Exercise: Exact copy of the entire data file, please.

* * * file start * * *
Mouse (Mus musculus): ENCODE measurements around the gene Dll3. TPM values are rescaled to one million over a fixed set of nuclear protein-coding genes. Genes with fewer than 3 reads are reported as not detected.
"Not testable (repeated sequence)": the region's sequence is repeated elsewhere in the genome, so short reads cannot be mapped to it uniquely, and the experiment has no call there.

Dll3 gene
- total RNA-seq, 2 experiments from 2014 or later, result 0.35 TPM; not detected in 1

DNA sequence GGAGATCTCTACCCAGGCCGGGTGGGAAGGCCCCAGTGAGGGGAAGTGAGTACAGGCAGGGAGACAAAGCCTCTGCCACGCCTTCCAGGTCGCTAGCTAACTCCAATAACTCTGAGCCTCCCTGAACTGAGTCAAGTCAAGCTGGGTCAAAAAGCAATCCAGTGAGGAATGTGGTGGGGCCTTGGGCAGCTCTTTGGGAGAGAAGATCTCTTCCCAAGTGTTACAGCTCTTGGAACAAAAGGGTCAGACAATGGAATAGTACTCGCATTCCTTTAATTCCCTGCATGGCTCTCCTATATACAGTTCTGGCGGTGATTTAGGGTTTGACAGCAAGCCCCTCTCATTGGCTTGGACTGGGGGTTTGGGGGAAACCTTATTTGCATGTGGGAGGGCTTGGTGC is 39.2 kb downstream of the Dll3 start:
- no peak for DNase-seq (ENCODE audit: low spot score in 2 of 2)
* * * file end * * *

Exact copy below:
Mouse (Mus musculus): ENCODE measurements around the gene Dll3. TPM values are rescaled to one million over a fixed set of nuclear protein-coding genes. Genes with fewer than 3 reads are reported as not detected.
"Not testable (repeated sequence)": the region's sequence is repeated elsewhere in the genome, so short reads cannot be mapped to it uniquely, and the experiment has no call there.

Dll3 gene
- total RNA-seq, 2 experiments from 2014 or later, result 0.35 TPM; not detected in 1

DNA sequence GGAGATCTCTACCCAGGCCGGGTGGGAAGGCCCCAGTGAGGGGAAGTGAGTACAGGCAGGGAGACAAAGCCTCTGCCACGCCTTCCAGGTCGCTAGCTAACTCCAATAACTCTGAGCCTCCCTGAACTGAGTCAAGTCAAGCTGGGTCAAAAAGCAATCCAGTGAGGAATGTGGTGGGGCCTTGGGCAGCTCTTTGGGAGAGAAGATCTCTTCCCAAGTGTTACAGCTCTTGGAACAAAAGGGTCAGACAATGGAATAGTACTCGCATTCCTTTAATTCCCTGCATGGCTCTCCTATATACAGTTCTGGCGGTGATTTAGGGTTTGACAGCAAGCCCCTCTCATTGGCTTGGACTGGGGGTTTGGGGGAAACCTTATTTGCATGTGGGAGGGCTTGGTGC is 39.2 kb downstream of the Dll3 start:
- no peak for DNase-seq (ENCODE audit: low spot score in 2 of 2)